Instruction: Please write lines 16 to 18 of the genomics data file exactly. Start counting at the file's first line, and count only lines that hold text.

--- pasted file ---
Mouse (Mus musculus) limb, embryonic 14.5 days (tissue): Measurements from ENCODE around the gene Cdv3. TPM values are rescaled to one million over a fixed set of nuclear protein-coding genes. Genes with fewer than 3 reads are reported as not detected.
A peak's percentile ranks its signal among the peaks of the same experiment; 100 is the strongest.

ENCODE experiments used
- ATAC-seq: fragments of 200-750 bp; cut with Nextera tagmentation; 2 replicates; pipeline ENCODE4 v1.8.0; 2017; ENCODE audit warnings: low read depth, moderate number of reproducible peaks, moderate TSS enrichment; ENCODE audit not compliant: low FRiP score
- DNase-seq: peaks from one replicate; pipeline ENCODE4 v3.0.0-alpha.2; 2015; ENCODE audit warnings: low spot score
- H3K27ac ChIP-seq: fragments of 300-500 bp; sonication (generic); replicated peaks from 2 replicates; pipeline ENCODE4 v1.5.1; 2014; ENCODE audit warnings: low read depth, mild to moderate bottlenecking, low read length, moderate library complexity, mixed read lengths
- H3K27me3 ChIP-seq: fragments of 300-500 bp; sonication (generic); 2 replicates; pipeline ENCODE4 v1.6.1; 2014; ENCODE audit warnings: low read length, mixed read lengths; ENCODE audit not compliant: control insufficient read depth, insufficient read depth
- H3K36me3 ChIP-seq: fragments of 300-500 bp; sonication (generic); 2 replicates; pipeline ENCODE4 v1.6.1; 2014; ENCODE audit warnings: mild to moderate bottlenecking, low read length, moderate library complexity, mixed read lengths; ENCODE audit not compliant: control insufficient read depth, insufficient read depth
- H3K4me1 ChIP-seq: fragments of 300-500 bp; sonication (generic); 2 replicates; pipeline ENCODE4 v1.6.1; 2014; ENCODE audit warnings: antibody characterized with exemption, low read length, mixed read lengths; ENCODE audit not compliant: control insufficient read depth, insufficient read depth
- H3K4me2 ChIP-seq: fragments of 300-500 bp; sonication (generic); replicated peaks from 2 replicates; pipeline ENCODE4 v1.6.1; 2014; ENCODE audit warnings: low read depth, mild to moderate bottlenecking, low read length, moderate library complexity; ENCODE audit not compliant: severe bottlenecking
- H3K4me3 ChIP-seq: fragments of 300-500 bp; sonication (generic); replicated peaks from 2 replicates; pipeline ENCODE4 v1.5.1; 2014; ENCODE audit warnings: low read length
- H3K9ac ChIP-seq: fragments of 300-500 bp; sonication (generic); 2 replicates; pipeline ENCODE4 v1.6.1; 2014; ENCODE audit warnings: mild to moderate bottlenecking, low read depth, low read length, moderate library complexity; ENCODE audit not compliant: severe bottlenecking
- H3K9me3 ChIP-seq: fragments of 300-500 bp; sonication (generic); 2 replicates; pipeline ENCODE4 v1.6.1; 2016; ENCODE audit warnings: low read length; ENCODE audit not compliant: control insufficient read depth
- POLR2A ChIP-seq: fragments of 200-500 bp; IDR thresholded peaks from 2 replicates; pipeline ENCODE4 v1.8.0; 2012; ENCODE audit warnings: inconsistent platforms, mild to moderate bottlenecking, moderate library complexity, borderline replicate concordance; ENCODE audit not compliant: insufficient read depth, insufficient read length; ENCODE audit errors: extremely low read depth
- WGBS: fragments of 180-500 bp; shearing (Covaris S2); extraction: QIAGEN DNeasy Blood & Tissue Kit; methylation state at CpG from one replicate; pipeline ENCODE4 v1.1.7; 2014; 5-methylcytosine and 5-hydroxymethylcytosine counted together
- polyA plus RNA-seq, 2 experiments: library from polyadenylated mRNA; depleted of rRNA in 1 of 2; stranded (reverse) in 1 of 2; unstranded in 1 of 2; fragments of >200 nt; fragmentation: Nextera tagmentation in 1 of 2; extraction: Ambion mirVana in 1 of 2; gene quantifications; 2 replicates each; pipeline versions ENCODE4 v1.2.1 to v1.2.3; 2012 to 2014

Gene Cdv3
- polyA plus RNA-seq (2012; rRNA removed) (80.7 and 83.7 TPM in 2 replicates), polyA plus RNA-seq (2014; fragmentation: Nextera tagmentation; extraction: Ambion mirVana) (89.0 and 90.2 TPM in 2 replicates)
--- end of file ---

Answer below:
- polyA plus RNA-seq, 2 experiments: library from polyadenylated mRNA; depleted of rRNA in 1 of 2; stranded (reverse) in 1 of 2; unstranded in 1 of 2; fragments of >200 nt; fragmentation: Nextera tagmentation in 1 of 2; extraction: Ambion mirVana in 1 of 2; gene quantifications; 2 replicates each; pipeline versions ENCODE4 v1.2.1 to v1.2.3; 2012 to 2014

Gene Cdv3
- polyA plus RNA-seq (2012; rRNA removed) (80.7 and 83.7 TPM in 2 replicates), polyA plus RNA-seq (2014; fragmentation: Nextera tagmentation; extraction: Ambion mirVana) (89.0 and 90.2 TPM in 2 replicates)